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How Greatwood is giving H.O.P.E. to trauma sufferers

09 August 2018


Greatwood, one of the charities supported by Octopus Giving has recently introduced a new educational programme called H.O.P.E. It stands for Horses, Opportunities, Progression, Employment.

About Greatwood

Greatwood uses ex-racehorses to educate disadvantaged children and young adults with special educational needs. As well as delivering pioneering education programmes designed to teach emotional literacy and life skills for people who need them, they never turn away a horse that is suffering or neglected.

What is H.O.P.E.?

H.O.P.E. is a series of programmes specifically aimed at all those living with the effects of trauma, built on existing programmes of work shown to be of therapeutic value.

Greatwood offers a learning environment that focuses on addressing the effects of trauma, including Post-Traumatic Stress Disorder (PTSD). The courses are for, but not limited to, serving and former armed services personnel, reservists, emergency services workers and their families.

Both former racehorses and former service personnel have experienced a high level of training and discipline, together with a strict regime. But reintegration into domestic or civilian life can present significant challenges.

What is PTSD?

According to the NHS, PTSD is an anxiety disorder caused by very stressful, frightening or distressing events. People with PTSD often relive the traumatic event through nightmares and flashback, and frequently experience feelings of isolation, irritability and guilt. They may also have sleeping problems and find it difficult.

Greatwood recognises that the empathy felt between horse and human can foster the positive growth of self-esteem and identity. This can, in turn, be used as a stepping stone for the exploration, creation and development of new life possibilities and career paths.

How can H.O.P.E help?

The inclusive, interactive and learner-focused environment at Greatwood is used as a vehicle for self-development and progression. Although tailored to individual needs, the H.O.P.E programmes fall broadly into three complementary and interchangeable areas:

  • Improving emotional and physical wellbeing
  • Supporting career recovery or progression
  • Promotion of post-traumatic growth

Greatwood using thoroughbred horses and a range of other animals, as well as sensory and vegetable gardens, all working together to support a wide range of personalised targets that reflect the cycle of rehabilitation and change.

Results include improved self-confidence and personal esteem, and better psychological well-being and communication skills. Greatwood also offers additional qualifications and experiences that support career transition and instil a belief in a positive future.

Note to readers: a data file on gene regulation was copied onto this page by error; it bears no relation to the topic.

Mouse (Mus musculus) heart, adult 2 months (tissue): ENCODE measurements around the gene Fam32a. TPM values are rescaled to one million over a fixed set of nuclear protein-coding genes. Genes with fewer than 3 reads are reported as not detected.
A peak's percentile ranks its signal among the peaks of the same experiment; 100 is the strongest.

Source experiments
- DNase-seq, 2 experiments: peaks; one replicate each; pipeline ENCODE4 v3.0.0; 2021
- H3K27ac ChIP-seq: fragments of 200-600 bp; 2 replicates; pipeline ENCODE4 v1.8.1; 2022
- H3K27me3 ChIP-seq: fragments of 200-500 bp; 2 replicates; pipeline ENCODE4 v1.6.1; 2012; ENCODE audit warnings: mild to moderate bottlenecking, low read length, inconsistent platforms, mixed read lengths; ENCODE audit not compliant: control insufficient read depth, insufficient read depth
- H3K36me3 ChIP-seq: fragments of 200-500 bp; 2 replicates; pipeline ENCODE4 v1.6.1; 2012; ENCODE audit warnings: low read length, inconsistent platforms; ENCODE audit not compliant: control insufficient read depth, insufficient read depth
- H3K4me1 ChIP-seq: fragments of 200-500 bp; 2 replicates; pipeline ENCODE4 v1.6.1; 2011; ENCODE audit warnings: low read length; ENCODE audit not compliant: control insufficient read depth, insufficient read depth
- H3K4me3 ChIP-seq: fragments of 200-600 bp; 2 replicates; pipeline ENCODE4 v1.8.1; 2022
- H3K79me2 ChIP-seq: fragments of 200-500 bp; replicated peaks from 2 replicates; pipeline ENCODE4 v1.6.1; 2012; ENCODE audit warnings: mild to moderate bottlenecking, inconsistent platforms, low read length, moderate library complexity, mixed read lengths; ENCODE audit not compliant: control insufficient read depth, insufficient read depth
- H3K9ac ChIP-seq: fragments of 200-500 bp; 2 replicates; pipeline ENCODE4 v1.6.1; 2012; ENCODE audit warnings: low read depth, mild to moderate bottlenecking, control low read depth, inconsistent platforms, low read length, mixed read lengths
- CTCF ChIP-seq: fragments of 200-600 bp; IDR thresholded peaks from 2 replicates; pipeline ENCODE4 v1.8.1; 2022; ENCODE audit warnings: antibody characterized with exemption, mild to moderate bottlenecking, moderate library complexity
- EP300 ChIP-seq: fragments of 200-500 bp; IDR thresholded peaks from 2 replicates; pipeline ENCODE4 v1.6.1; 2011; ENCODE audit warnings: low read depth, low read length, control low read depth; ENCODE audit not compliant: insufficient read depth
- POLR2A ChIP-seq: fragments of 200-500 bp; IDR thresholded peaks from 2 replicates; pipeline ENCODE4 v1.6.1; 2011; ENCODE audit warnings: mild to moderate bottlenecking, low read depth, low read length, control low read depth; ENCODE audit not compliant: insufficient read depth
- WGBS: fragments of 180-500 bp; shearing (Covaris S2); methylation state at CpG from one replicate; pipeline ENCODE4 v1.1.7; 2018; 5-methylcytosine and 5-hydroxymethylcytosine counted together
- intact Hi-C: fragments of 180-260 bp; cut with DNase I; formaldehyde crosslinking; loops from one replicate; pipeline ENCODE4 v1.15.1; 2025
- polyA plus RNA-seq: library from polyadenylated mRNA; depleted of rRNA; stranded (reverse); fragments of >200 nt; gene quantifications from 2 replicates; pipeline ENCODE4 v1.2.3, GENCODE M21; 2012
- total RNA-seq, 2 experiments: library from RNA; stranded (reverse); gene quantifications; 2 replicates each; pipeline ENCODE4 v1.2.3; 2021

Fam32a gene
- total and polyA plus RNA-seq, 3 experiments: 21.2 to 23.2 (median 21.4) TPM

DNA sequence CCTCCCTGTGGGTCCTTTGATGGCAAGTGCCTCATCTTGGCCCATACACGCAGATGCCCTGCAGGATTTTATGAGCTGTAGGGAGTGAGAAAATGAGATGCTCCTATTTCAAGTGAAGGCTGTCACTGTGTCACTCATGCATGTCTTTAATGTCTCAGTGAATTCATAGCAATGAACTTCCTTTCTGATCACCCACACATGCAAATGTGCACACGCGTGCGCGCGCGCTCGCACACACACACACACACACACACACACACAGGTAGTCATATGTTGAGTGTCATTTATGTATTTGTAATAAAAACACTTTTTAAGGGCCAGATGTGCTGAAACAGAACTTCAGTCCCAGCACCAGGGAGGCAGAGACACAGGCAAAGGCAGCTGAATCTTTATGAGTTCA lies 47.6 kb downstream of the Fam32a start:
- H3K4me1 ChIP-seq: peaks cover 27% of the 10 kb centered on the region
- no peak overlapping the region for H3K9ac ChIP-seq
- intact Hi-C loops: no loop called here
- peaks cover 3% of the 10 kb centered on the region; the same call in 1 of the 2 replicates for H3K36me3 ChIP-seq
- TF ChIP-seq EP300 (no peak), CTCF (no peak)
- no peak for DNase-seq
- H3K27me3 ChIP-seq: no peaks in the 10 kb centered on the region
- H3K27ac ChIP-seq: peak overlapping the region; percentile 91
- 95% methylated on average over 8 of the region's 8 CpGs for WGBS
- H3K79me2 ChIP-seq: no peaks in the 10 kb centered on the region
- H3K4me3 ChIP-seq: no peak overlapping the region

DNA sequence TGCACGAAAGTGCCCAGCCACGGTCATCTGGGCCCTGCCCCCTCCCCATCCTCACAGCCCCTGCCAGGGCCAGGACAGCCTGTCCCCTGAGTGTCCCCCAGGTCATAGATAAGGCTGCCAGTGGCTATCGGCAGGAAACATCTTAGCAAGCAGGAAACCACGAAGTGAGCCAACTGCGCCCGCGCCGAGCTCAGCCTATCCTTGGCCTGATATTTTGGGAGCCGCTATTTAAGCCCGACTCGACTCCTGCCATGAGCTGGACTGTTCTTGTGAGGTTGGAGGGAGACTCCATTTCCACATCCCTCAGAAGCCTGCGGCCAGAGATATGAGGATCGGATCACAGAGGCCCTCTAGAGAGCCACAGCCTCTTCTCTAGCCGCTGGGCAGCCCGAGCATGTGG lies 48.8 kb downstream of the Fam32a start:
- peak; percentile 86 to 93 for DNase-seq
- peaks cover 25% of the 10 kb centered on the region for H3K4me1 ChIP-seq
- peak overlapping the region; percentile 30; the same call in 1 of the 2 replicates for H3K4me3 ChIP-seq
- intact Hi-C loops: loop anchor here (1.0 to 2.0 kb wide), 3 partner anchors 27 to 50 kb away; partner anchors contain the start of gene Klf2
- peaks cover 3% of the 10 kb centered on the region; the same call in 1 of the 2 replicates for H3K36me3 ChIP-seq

Linda’s story

Linda is currently being supported by a local women’s aid charity. Linda has received cognitive behavioural therapy as a treatment for PTSD, but now feels it is time for her to actively construct a new career pathway for herself. When she first arrived at Greatwood, Linda felt it was very unlikely that she would be able to conquer her fears and even get close enough to touch the imposing former racehorses.

Two days into the H.O.P.E pilot project, Linda was not only confident in grooming and leading the thoroughbreds but had also formed a special, and supportive, bond with the Irish twelve-year-old ex-racehorse Aldaado. After having spent time with the Greatwood thoroughbreds, she is now considering enrolling on the H.O.P.E. programme’s vocational courses as a further stepping stone towards a career in the equine industry.

Tom’s story

Working in bomb disposal during the Rhodesian Civil War (Zimbabwe War of Liberation), Tom is no stranger to trauma and its lasting effects. He is a key member of an established local group where, although not every member is a military veteran, members share their difficulties with others who have been through traumatic experiences.

Tom was referred to Greatwood by the Avon and Wiltshire Mental Health Partnership. Almost immediately, he found the inclusive and supportive environment created during the H.O.P.E. project especially helpful. As he recalls: “I opened up and was treated with dignity, respect, but most of all compassion. The H.O.P.E project provided me with social interaction and has been helpful for networking with others in similar circumstances.”

Tom successfully completed an accredited Level 1 qualification which was assessed using strategies which were carefully differentiated for individual learners. He also found the interaction with animals (through real-world care routines such as grooming) a particularly powerful aspect of the programme. “I haven’t found joy like this for a long, long while. It has rekindled my love of animals. I found empathy, compassion and understanding from everyone including the animals… It’s a great way to mindfulness. I would definitely recommend the H.O.P.E. project to others. I think more people should get to know about it.”

For more information about Greatwood and H.O.P.E., visit their website.